electro mechanic jobs in canada

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electro mechanic jobs canada
electro mechanic jobs in canada
electro mechanic jobs in canada

everything you need to know about being an electro mechanic

The design of modern industrial equipment includes electrical, mechanical and computer systems working together. Numerous organizations need qualified staff to install, test and maintain a variety of electromechanical equipment and automated systems.

Do you have a technical or mechanical aptitude and an interest in computers and electronics? If you enjoy taking things apart and putting them back together again, or if you love working with your hands and tools to make machines work, you might consider becoming an electromechanical technician.

The field of electromechanics combines computer technology with devices or electronics. Electromechanical technician jobs involve operating and testing equipment, like robotic arms, unmanned submarines, aircraft modules or medical equipment. Electromechanical technicians work with engineers and scientists to help design, build and test electromechanical equipment in the workplace.

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average electro mechanic salaries in canada

Qualified electromechanical technician salaries in Canada are in the range of $22 to $36 per hour depending on your experience, skills and location. With the manufacturing industry beginning to see a recovery, now is the time to ensure your skills and certifications are current to compete for the highest salary possible in your trade.

In terms of job prospects and salaries, pursuing a career in electromechanics is a good bet. The current shortage of skilled workers is expected to continue and the number of workers employed in electronics is expected to increase slightly over the next few years.

 

 

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what electro mechanic jobs entail

As an electromechanical technician, you could work at a manufacturing site, an office or at an industrial job site. In an office, you might work with electrical and mechanical engineers to develop blueprints and documents for equipment used in manufacturing. On site, you could be installing an assembly line for production work or testing a process that depends on automated equipment.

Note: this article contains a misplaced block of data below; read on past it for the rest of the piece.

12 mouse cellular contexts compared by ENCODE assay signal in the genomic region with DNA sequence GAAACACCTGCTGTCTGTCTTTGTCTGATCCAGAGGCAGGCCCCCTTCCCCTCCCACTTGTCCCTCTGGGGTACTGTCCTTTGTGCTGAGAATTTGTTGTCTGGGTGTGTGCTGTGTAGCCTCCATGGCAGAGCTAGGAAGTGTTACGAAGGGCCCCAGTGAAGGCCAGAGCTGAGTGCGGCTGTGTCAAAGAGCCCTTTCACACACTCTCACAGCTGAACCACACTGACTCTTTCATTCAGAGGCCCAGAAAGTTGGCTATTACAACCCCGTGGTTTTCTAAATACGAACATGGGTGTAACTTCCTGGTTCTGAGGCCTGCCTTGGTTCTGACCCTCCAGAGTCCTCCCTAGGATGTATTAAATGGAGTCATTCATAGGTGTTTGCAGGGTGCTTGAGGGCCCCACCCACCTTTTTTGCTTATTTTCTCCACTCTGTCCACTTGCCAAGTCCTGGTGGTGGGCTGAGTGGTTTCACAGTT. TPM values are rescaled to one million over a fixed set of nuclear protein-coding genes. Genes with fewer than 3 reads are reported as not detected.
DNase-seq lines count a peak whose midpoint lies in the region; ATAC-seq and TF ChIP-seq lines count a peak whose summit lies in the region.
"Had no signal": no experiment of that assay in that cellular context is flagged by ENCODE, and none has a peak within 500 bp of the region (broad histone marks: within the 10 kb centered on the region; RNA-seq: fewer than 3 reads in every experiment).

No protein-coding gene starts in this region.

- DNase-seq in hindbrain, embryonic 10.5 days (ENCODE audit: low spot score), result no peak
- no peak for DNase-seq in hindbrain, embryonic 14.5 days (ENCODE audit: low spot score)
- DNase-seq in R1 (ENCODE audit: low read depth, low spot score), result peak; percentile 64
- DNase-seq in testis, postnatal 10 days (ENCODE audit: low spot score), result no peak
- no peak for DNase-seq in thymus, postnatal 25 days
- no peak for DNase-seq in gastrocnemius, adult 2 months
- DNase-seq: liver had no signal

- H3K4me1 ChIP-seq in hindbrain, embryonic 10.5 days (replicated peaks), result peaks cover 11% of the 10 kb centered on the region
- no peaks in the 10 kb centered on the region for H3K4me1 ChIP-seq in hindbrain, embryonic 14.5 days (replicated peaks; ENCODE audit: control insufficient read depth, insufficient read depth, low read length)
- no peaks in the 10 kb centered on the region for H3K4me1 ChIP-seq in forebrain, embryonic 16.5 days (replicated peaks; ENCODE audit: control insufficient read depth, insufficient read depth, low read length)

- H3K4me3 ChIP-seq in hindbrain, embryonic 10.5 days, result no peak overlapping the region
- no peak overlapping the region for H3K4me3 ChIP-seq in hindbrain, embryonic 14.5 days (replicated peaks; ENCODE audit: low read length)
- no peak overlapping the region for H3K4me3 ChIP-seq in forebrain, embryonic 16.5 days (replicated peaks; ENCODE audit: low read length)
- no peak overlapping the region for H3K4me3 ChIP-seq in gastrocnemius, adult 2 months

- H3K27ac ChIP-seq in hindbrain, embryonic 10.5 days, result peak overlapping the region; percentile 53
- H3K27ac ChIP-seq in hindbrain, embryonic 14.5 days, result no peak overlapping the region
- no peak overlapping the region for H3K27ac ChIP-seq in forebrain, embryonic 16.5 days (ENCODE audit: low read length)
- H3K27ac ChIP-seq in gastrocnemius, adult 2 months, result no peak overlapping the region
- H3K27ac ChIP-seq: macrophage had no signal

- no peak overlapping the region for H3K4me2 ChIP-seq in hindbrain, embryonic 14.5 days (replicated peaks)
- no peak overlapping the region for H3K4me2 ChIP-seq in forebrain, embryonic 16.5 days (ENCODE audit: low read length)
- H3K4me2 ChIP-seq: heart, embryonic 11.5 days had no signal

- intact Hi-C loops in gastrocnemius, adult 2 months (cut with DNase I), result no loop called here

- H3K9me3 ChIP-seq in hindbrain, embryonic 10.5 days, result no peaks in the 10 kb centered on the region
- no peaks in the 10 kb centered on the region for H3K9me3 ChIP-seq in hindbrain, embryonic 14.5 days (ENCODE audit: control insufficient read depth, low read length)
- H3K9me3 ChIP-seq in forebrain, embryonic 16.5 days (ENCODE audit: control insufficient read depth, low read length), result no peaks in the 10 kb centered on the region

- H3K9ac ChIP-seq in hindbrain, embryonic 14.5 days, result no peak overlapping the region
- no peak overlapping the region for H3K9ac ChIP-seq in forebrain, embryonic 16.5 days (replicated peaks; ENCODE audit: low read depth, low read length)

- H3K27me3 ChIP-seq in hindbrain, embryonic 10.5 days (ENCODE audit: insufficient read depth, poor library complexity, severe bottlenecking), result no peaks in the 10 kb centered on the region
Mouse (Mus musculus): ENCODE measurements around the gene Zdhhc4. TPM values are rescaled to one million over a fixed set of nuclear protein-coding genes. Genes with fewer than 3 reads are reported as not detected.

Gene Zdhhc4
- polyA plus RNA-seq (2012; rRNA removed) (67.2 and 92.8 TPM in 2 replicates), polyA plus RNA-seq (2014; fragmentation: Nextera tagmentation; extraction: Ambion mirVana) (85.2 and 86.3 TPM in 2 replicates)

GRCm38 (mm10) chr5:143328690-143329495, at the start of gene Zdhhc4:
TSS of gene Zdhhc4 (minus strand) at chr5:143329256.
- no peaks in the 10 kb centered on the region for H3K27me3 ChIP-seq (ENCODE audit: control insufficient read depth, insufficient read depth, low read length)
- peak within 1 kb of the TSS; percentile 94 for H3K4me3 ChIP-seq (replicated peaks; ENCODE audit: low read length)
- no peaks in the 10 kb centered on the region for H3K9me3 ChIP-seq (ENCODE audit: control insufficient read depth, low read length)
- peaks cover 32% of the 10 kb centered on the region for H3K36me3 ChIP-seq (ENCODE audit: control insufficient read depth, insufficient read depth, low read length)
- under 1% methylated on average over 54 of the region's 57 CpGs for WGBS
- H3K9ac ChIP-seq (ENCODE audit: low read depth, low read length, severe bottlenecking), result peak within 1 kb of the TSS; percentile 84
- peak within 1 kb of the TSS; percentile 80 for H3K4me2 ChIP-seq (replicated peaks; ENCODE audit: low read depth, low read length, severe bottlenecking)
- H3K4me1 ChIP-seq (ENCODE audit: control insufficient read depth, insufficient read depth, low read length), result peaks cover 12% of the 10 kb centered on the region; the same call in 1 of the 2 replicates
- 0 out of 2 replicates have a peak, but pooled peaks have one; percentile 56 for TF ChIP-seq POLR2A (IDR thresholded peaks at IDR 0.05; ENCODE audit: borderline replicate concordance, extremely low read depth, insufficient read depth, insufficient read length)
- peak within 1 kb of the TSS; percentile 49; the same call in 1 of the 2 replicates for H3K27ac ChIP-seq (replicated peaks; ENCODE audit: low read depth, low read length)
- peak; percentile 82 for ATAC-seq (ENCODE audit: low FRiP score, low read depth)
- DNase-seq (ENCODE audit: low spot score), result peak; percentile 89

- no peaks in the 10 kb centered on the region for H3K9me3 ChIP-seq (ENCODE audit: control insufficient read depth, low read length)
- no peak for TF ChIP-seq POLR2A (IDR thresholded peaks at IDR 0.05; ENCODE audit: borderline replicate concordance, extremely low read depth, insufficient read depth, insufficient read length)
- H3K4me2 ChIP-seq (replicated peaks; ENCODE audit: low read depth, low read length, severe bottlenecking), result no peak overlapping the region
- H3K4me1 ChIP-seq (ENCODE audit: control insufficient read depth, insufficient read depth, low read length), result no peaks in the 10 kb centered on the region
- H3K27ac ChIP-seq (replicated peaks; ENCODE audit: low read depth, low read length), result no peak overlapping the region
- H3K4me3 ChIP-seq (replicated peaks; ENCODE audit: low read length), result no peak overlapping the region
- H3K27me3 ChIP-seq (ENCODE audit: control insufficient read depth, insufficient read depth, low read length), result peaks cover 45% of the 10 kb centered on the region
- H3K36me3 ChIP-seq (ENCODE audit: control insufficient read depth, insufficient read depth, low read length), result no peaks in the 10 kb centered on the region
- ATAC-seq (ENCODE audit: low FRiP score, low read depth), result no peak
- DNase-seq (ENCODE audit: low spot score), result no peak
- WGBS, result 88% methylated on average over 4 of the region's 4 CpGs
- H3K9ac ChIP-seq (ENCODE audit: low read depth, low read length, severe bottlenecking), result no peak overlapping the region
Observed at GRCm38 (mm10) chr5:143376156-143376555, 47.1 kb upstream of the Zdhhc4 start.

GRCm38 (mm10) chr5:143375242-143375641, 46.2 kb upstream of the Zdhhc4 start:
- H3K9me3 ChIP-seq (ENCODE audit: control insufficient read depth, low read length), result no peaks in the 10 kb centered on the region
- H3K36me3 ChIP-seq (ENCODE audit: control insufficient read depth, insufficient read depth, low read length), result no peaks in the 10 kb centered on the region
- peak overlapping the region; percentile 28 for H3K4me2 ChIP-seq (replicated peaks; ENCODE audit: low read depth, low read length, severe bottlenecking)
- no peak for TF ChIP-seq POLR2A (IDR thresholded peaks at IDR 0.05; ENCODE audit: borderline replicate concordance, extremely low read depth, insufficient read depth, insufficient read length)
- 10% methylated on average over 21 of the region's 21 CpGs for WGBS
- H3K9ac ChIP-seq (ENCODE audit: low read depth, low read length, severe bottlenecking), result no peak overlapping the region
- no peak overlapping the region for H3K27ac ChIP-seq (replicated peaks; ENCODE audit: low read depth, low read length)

You will most likely work regular daytime hours from 9 a.m. to 5 p.m. However, there will be times when circumstances require you to work at night or on weekends. Some business owners want to ensure that their expensive equipment operates around the clock, so you might do rotating shift work or be on call in case emergency repairs are needed.

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your day to day work

Your daily tasks will normally revolve around analyzing, troubleshooting, maintaining and repairing electromechanical equipment, components, and automated systems. On any given day, you could be involved in:

  • using computer-aided drafting software to create plans
  • following engineering plans such as blueprints, schematics, and diagrams
  • assembling components or equipment
  • installing electronic parts, soldering, and using hand or power tools
  • using precision instruments to take measurements
  • diagnosing and repairing a mechanical, electrical, or hydraulic problem
  • testing the performance of equipment using multi-meters or oscilloscopes